In some embodiments, the robot testing device 200 may include a camera 220. The camera 220 may be connected to the controller 102, which may store the imagery and perform image processing such as via the optical recognition module 118. Under control of the controller 102, the camera may record imagery of the touch screen device. For example, the camera may record rendered imagery from the touch screen device that shows a prompt on the touch screen 212. The optical recognition module 118 may analyze the recorded imagery, which may be used by the platform manager 112 during selection of a subsequent instruction to be performed by the robot 202. The camera 220 may be capable to recording still images, moving images (video), or both. In some embodiments, multiple cameras may be implemented with the robot test device 200 to record imagery from various angles, perspective, and so forth. In some embodiments, the robot 202 may include other sensors that can sense, measure, and/or record feedback from the touch screen device, such as a sensor that can detect haptic feedback from the touch screen device.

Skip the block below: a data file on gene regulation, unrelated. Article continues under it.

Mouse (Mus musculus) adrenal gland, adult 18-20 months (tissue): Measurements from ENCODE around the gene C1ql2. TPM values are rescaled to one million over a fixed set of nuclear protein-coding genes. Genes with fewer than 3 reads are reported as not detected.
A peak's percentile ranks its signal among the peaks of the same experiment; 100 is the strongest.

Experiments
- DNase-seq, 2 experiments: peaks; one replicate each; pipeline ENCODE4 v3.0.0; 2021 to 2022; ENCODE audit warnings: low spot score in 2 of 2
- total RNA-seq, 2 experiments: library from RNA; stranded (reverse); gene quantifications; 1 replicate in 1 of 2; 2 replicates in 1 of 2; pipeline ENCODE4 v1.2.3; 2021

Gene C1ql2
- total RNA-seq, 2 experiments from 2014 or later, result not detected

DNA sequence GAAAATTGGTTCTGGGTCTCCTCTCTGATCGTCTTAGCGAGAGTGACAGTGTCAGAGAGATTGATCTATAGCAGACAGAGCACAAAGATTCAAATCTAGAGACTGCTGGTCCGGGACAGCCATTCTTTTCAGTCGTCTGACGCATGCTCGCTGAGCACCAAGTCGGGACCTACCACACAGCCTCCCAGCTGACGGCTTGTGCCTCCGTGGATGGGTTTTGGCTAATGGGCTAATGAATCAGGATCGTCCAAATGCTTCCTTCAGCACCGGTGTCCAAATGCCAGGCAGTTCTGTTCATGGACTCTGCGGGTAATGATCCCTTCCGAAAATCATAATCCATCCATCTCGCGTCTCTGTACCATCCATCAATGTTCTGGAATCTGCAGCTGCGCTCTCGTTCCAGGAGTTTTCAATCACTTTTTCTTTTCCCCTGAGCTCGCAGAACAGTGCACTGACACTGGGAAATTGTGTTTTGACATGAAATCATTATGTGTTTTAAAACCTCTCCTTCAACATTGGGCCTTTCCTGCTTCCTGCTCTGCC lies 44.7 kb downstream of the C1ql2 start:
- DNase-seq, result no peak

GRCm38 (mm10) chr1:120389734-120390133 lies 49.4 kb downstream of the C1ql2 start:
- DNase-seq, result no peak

Illustrative Calibration

FIG. 3 is a schematic diagram of the touch screen device 106 with illustrative calibration references 300 to calibrate the robotic device tester 200, the controller 102, or both. The calibration module 114 may perform the calibration after the touch screen device 106 is securely mounted in the device fixture 210 and before the test protocol module performs a testing protocol to actuate the robot to selectively cause the tip 206 to engage portions of a touch screen 302 of the touch screen device 106. As discussed below, the calibration may create a reference coordinate system that aligns the touch screen parallel to the x-axis and y-axis at z=0.